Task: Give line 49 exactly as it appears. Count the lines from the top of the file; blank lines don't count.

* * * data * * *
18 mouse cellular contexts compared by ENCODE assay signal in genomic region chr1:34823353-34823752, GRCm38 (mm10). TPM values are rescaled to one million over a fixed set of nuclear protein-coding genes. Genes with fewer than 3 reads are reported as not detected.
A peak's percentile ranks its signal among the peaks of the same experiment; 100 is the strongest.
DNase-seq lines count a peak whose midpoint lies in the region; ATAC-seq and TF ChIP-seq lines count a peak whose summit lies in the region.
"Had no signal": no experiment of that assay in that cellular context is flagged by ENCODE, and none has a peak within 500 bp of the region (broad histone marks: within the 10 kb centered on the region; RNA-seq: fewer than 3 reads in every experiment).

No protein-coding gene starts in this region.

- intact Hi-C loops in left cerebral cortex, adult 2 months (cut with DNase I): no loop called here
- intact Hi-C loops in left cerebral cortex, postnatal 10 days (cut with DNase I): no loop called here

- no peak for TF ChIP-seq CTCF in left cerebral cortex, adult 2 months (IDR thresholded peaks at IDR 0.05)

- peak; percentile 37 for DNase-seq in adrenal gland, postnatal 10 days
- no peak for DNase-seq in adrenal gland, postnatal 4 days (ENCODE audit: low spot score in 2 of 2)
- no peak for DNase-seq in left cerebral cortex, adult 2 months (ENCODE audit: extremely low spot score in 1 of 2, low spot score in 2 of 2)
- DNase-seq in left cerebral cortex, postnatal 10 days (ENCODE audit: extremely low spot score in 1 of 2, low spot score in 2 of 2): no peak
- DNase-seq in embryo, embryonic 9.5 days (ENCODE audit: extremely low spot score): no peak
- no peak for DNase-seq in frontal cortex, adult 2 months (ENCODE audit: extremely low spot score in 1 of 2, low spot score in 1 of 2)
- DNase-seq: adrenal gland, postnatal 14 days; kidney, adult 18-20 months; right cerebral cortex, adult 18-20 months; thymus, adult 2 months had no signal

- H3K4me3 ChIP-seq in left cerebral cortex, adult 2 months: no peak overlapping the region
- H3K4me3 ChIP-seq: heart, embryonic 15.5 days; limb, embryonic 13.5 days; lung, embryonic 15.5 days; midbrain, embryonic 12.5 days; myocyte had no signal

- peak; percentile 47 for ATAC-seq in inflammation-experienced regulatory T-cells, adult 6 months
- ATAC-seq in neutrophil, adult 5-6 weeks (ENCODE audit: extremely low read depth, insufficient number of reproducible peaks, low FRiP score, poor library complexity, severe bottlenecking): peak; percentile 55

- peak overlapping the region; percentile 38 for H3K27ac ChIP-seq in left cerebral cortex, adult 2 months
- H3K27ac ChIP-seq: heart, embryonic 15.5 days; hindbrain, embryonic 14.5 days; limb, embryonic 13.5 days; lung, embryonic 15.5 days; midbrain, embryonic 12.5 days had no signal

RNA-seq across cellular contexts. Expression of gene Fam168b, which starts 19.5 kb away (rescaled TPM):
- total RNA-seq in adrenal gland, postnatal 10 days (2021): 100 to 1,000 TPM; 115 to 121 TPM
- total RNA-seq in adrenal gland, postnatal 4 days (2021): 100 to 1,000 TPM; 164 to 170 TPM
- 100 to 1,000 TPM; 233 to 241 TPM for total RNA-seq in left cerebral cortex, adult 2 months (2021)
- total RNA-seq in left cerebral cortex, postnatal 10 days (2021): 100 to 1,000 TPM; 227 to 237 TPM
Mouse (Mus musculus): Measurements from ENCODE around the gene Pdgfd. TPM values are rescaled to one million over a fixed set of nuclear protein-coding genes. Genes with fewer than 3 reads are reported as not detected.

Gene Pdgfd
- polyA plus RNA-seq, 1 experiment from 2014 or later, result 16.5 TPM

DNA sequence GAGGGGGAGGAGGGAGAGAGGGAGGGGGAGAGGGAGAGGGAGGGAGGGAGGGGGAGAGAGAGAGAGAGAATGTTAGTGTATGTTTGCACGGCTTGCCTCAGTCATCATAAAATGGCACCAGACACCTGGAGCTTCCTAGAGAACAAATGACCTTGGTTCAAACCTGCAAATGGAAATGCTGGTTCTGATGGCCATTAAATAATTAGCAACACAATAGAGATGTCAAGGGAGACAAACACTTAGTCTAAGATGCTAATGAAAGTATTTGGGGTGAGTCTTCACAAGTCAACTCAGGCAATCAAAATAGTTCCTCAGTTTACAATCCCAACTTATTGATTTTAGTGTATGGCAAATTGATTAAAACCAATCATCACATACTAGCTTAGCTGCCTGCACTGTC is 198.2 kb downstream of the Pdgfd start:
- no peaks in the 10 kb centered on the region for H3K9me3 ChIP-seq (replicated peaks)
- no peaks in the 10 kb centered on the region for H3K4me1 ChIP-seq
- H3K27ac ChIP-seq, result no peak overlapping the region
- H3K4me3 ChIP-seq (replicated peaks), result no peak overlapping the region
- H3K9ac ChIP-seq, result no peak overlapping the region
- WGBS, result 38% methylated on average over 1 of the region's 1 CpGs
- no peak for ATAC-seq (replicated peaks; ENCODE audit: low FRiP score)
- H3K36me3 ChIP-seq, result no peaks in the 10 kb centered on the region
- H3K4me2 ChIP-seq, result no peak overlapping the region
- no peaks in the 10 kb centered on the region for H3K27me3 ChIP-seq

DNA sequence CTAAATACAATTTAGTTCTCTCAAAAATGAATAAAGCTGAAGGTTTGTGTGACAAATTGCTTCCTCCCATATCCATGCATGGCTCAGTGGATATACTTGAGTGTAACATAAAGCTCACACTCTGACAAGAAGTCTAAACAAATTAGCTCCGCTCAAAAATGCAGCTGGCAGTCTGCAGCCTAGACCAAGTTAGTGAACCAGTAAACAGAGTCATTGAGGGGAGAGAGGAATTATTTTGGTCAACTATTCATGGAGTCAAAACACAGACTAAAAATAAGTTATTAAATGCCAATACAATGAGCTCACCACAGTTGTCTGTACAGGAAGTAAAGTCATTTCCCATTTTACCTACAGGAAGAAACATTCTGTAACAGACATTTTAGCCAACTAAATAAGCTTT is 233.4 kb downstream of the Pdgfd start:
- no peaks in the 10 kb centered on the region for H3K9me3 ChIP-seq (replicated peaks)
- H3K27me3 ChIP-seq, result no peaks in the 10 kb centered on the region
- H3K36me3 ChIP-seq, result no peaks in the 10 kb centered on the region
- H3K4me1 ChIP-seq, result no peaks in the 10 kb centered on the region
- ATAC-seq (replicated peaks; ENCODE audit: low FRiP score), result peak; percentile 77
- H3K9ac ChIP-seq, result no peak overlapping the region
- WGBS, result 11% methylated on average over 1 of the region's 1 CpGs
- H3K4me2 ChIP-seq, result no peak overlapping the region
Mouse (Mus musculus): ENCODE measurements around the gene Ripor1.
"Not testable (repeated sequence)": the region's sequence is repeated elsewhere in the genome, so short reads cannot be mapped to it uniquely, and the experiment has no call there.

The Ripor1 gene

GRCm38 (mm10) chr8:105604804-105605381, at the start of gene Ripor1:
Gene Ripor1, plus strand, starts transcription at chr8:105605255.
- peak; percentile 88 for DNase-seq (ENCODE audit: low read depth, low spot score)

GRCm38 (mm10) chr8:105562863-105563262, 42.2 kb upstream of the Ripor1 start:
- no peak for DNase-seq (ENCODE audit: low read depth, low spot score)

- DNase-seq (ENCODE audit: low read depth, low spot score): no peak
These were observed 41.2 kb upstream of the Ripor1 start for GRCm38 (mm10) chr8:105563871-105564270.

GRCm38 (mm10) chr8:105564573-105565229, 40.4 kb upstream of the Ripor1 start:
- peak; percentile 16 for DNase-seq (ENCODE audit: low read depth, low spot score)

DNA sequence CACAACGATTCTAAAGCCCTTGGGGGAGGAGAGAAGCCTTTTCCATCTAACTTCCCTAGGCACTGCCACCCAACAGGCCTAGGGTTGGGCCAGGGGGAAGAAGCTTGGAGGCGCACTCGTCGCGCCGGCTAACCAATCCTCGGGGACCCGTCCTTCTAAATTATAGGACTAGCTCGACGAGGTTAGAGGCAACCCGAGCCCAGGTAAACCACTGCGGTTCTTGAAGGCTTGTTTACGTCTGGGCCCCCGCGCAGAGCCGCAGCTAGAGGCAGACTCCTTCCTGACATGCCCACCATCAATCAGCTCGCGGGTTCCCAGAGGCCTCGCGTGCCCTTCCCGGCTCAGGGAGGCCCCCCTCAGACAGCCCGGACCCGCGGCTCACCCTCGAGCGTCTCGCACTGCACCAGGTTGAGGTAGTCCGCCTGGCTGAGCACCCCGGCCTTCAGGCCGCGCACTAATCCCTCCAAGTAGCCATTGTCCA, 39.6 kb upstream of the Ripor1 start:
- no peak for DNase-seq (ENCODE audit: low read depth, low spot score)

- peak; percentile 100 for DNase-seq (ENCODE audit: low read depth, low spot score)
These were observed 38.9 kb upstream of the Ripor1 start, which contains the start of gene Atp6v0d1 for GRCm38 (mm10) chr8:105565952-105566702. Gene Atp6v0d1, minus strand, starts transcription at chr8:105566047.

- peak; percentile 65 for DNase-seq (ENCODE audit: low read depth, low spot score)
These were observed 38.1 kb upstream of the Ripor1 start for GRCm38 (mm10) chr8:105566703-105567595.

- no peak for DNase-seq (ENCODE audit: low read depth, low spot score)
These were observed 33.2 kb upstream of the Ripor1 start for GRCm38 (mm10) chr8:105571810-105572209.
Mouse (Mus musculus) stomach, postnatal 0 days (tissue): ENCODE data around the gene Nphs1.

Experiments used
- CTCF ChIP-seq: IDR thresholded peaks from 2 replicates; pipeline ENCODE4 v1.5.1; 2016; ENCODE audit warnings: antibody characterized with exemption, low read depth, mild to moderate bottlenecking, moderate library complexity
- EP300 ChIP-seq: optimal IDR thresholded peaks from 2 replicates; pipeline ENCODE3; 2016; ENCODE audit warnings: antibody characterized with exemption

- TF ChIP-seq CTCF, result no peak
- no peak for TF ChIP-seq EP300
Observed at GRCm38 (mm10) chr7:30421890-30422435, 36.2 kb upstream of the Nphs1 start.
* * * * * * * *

- H3K4me2 ChIP-seq, result no peak overlapping the region